Bhagavan laughingly said, "What should you do? You
too join him and abuse yourself; then it will be
all right." All laughed.
That devotee, unable to understand anything, said,
"That is very good! Should I abuse myself?"
"Yes indeed! What they are abusing is your body,
isn't it? What greater enemy is there than this
body which is the abode of anger and similar
feelings? It is necessary that we ourselves should
hate it. Instead of that, when we are unguarded, if
anybody abuses us, we should know that they are
waking us up. We should realise at least then and
join them in abusing the body, and crying it down.
What is the use of counter-abuse? Those who abuse
us that way should be looked upon as our friends.
It is good for us to be among such people. If you
are among people who praise you, you get deceived,"
said Bhagavan. [Letters from Sri
Ramanasramam, 26th January 1946]
"The rights you have, others also have; the
rights others do not have, you do not have
Muruganar also recorded this particular teaching
in Guru Vachaka Kovai, verse 817:
If others have some right, then only should one
avail oneself of that right. If some right is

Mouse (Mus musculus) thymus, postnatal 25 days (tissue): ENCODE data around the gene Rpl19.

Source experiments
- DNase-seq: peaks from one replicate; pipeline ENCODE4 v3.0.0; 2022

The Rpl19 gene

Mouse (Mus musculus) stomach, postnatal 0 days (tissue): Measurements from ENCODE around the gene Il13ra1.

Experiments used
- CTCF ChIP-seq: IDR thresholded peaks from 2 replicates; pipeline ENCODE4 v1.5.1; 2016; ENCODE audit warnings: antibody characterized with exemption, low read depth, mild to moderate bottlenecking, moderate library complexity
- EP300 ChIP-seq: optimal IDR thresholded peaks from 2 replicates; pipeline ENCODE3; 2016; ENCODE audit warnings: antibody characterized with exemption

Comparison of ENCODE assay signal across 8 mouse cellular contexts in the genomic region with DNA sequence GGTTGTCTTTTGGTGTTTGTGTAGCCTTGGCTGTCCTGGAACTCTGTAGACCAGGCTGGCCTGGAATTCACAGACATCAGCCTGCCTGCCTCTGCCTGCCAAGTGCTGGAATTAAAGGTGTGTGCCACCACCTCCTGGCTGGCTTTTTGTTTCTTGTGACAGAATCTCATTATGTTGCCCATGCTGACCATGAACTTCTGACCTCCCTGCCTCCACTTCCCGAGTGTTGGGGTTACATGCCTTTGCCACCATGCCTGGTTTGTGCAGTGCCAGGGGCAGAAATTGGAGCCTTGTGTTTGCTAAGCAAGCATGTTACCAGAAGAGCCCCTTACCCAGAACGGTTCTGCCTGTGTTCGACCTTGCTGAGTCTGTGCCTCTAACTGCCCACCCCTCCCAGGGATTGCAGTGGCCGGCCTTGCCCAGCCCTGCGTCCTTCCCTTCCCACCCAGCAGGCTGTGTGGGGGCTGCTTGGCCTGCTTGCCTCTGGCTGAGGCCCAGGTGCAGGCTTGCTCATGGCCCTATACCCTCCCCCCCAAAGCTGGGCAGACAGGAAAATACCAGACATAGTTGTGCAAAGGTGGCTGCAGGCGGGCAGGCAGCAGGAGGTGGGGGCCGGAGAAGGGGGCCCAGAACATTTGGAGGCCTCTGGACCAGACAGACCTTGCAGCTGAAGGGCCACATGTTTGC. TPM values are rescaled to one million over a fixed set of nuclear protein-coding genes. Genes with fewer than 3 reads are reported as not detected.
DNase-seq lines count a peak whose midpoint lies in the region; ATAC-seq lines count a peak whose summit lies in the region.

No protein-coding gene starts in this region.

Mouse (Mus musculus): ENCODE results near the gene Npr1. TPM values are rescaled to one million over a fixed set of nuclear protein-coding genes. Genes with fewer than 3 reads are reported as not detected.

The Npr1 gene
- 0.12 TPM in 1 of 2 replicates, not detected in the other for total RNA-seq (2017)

denied to others, it would be wrong for one to
avail oneself of it.
Praise be to you, Lord of the Vedas, who
declared on many occasions: "The Heart where the
"I" thought does not arise is the Self, the
undivided supreme Reality", thus clearly revealing
the nature of the middle state.
"The middle state" is the one experienced
between the waking and sleeping states. This is
Bhagavan's description of it:
The ego in its purity is experienced in
the intervals between two states or between two
thoughts. The ego is like the worm which leaves
hold only after it catches another. Its true nature
is known when it is out of contact with objects or
thoughts. You should realise the interval as the
abiding unchanging reality, your true being,
through the conviction gained by the study of the
three states, jagrat [waking], swapna
[dreaming] and sushupti [sleep].
[Maharshi's Gospel, pp.
"Those who have seen their own Self do not see
others; those who see others do not see their own
Self." Thus did you fully explain the glorious
state of mauna, Glorious One, you who wear a
warrior's noble anklets!
"Banish your harmful anxieties by entrusting
everything to the all-powerful Lord," you declared.
Praise be to you!
You declared: "Those who understand the true
meaning of the scriptures will describe the world
of the senses and the beings within it as real,
when viewed from the standpoint of cause, and
unreal, when viewed from the standpoint of effect.
There is really no contradiction here. Both these
views, made by those of mature understanding, are
consistent with each other." Praise be to you!
You declared: "As the mind [in following either
of the views] does not become externalised, but
abides as the Self, the end result is also the
same." Praise be to you!
"Cause" in these lines refers to the unmanifest